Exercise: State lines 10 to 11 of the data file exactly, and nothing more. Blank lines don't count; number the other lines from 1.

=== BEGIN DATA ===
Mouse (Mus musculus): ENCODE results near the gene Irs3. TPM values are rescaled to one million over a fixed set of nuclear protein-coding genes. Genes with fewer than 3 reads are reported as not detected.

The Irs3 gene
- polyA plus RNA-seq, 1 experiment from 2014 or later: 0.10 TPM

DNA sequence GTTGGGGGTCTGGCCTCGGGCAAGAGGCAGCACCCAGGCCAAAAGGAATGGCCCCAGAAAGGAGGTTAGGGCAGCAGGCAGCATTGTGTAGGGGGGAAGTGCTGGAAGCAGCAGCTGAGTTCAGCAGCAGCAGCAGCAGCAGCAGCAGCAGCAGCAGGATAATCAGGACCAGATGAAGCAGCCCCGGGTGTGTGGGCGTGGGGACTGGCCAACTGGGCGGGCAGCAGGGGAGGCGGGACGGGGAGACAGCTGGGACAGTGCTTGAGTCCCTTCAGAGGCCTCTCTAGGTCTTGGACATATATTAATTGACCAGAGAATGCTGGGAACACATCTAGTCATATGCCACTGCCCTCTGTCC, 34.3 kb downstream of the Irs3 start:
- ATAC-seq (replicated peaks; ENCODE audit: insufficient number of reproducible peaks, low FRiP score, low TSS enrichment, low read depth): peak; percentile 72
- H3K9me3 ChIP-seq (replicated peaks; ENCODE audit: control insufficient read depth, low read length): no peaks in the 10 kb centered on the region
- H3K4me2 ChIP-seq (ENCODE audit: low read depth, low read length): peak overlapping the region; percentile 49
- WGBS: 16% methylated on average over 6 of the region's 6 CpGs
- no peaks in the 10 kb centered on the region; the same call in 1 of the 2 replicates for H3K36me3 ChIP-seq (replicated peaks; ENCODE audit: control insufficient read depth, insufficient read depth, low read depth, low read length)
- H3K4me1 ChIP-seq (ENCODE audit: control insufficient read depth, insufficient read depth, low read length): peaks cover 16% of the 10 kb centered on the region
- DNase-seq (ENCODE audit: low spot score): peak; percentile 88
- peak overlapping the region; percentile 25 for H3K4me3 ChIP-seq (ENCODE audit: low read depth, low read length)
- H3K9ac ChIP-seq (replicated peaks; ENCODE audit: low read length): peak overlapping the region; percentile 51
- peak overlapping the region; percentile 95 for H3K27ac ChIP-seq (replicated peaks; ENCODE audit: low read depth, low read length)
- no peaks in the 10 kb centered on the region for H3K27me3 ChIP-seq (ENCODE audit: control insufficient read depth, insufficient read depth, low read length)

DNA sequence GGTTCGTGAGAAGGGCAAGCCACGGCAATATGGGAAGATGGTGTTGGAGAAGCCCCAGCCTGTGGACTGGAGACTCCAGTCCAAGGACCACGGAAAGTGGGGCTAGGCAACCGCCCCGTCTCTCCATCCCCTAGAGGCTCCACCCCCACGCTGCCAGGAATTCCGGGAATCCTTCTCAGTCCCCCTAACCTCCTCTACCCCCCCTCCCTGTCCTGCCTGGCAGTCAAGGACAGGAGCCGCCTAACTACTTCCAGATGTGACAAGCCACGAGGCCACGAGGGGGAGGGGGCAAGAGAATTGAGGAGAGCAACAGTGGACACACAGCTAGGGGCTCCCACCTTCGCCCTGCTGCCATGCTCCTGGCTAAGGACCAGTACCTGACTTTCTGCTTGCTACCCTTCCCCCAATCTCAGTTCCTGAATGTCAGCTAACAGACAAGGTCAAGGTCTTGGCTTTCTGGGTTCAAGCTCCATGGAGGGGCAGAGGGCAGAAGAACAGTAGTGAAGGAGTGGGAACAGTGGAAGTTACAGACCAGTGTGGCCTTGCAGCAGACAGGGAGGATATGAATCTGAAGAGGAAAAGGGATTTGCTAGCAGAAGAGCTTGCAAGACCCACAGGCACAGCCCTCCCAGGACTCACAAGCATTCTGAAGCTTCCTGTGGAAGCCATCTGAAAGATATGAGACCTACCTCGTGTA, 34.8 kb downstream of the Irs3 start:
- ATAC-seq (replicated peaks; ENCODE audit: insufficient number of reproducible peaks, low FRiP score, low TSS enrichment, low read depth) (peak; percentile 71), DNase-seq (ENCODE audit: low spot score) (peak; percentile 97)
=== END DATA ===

- H3K4me1 ChIP-seq (ENCODE audit: control insufficient read depth, insufficient read depth, low read length): peaks cover 16% of the 10 kb centered on the region
- DNase-seq (ENCODE audit: low spot score): peak; percentile 88